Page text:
Pfizer ($PFE) won accelerated approval of Ibrance as a first-line breast cancer treatment in February. Now it says that data in a study of the drug as a second-line treatment was so good that it stopped that study early.
|Pfizer CEO Ian Read|
Already pegged to reach $3 billion to $5 billion in peak sales, it is a drug that CEO Ian Read is hoping will offset some of the pain Pfizer is feeling from generic competition. Pfizer said it is in "discussions with health authorities regarding a regulatory path forward."
ISI Group analyst Mark Schoenebaum told investors today the new info will not do much to boost its sales estimates because most patients will receive Ibrance as a first-line treatment. It does, however, "add to what already appears a strong early launch," he told investors in a note today.
As a first-line treatment, Pfizer's drug is specifically indicated for women whose cancers respond to estrogen receptor but don't express human epidermal growth factor receptor 2 (HER2), and it's to be used in combination with Novartis' ($NVS) oncology drug Femara. It works by inhibiting the enzymes CDK4 and CDK6.
In the study discussed today, Ibrance was used with AstraZeneca's ($AZN) oncology drug Faslodex, a drug that Pfizer would have owned if its $118 billion bid last year for AstraZeneca had not been fought off by the U.K. drugmaker. A big part of that pursuit was to grab AstraZeneca's pipeline of immuno-oncology candidates.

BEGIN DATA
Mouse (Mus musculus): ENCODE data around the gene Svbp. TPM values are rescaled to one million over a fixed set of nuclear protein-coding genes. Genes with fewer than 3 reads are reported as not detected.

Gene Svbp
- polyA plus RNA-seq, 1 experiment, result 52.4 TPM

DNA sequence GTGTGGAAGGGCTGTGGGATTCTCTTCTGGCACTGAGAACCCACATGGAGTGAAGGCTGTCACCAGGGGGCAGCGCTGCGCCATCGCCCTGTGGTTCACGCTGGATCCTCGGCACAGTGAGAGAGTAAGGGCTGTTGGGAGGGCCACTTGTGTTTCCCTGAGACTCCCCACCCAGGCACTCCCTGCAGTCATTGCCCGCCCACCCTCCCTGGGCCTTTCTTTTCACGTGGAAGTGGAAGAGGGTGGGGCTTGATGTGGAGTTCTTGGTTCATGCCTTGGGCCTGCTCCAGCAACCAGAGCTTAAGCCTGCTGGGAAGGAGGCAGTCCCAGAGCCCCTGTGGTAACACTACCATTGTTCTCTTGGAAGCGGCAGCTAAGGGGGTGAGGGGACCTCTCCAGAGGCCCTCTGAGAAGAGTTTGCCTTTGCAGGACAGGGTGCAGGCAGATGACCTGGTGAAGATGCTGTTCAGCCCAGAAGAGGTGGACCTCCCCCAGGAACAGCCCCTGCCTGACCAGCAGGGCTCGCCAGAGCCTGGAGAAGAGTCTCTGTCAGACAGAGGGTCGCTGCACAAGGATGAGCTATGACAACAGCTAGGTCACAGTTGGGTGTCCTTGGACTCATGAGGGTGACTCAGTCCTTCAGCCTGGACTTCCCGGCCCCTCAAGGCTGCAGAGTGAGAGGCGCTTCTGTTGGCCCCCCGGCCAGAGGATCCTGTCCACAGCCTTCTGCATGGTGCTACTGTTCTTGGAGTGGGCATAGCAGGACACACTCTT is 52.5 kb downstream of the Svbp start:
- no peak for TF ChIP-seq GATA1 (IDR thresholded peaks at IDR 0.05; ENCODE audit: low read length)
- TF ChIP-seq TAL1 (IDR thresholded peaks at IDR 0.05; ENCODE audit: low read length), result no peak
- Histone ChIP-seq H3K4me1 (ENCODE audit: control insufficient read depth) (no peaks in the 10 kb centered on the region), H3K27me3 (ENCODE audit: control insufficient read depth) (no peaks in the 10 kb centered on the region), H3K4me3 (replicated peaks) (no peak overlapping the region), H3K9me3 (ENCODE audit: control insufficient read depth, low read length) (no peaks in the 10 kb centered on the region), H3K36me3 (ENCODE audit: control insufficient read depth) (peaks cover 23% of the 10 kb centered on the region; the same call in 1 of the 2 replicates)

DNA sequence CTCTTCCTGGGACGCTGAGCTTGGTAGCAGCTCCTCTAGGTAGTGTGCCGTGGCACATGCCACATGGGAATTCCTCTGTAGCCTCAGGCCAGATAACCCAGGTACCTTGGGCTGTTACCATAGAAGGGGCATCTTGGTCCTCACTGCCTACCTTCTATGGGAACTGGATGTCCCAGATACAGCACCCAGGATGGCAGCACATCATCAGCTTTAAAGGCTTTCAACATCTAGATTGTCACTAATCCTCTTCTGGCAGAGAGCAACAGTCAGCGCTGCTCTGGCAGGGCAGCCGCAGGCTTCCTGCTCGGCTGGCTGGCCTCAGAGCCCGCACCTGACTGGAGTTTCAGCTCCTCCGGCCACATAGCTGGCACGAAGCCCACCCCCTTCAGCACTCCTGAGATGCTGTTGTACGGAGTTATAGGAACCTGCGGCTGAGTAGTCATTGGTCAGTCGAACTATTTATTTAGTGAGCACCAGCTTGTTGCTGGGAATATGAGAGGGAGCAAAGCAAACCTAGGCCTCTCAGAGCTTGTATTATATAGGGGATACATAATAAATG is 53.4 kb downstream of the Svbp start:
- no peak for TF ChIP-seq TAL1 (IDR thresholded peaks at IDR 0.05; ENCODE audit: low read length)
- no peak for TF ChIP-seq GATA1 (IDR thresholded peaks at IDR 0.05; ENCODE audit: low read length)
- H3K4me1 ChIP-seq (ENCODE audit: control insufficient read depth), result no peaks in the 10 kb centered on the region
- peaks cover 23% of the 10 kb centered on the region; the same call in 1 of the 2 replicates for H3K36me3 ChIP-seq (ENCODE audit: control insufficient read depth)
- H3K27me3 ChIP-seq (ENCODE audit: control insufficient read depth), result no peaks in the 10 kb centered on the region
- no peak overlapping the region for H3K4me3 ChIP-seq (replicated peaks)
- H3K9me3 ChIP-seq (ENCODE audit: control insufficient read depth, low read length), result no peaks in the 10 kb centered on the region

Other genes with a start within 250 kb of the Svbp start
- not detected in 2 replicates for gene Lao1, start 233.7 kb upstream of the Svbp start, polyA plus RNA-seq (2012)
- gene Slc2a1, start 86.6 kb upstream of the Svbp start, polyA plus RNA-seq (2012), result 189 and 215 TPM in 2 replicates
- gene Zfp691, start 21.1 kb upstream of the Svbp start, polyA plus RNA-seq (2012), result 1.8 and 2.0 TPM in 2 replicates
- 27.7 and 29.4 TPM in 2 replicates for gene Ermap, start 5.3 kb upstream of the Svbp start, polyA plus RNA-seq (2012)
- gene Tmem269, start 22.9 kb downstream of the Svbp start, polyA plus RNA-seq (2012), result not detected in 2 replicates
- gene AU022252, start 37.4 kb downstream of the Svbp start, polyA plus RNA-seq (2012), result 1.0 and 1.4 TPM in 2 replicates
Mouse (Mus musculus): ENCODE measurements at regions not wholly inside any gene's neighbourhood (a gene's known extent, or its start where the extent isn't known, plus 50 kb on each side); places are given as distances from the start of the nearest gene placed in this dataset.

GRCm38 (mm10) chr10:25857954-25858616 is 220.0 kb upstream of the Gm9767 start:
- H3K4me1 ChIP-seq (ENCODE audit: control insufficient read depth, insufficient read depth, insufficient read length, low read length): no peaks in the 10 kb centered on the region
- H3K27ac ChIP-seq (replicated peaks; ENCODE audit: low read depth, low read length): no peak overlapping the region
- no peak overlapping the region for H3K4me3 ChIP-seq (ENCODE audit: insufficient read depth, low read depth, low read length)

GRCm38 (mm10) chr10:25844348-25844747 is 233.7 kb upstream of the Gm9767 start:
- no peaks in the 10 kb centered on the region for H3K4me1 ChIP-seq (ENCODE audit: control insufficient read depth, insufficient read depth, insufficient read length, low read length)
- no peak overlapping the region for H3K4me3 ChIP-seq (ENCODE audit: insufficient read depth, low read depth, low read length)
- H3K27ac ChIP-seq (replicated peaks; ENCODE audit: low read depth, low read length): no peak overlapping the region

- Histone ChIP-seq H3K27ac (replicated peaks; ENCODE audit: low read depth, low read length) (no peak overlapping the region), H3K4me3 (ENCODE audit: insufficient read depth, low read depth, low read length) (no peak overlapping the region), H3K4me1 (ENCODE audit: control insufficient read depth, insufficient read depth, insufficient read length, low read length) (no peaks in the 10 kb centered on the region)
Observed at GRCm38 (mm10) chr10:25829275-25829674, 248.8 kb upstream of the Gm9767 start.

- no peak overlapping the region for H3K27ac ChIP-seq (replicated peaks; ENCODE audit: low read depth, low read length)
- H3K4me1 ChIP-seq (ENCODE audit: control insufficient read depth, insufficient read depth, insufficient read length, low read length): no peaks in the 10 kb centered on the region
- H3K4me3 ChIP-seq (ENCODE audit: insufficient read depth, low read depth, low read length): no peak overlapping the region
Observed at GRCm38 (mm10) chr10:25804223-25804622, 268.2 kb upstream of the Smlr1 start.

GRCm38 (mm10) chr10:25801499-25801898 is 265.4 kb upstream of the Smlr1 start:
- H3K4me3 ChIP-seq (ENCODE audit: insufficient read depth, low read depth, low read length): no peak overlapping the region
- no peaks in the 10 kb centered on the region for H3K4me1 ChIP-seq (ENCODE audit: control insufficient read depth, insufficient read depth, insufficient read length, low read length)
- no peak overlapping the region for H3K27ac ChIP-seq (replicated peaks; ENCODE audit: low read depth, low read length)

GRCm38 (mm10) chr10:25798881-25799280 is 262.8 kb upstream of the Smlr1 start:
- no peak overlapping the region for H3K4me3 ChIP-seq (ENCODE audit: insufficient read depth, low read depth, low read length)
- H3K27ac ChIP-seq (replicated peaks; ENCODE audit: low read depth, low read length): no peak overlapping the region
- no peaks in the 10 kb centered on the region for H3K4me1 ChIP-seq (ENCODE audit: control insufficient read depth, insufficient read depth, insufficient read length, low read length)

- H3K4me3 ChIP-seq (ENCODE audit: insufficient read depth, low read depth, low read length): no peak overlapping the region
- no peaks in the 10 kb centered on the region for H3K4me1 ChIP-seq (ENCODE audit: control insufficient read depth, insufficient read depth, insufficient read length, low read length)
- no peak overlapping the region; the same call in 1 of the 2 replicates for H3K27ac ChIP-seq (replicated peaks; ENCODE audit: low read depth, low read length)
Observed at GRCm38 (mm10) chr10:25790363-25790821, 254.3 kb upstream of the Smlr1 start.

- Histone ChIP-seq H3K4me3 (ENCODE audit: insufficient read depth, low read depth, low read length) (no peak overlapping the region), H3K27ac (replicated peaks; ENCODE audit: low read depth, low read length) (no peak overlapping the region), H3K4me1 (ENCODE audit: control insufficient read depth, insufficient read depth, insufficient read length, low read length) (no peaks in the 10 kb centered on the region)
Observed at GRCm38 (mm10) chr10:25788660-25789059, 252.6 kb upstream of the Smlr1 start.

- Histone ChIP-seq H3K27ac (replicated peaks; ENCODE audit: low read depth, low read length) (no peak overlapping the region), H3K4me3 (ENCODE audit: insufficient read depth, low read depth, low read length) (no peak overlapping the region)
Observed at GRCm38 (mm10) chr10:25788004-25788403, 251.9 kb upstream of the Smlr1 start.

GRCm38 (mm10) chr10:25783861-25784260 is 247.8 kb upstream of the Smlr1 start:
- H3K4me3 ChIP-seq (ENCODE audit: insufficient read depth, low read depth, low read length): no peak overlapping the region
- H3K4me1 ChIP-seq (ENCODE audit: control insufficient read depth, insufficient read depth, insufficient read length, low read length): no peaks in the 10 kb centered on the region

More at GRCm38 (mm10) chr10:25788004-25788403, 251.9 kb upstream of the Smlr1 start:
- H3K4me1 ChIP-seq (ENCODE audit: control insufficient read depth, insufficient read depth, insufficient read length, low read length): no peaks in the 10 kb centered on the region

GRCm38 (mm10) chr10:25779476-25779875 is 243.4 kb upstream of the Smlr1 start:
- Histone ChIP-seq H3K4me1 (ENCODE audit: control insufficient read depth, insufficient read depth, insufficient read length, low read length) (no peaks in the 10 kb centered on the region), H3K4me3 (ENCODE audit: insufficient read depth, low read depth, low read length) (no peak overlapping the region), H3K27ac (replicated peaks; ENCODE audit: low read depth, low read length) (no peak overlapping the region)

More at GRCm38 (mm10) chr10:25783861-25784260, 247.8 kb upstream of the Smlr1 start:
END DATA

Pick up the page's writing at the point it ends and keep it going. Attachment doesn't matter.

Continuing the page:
Ibrance's early approval gave Pfizer its first significant success since moving on from the AstraZeneca fiasco and put Pfizer's drug out front of other CDK inhibitors being developed by competitors including Eli Lilly ($LLY) and Novartis.
|Pfizer oncology CMO Mace Rothenberg|
In a statement today, Pfizer's Chief Medical Officer for Oncology, Dr. Mace Rothenberg, said, "The results of this trial are especially important because they help us understand the potential of Ibrance to improve outcomes in patients with this difficult to treat cancer."
The results will also help Pfizer understand the revenue potential for the cancer drug. Its oncology meds, along with vaccines, were the two bright spots Read pointed to for 2015 earlier this year in what was an otherwise tepid sales forecast, one that came in $3 billion less than 2014 revenue. Read specifically called out Ibrance as one of the products for which he had big expectations.
- here's the announcement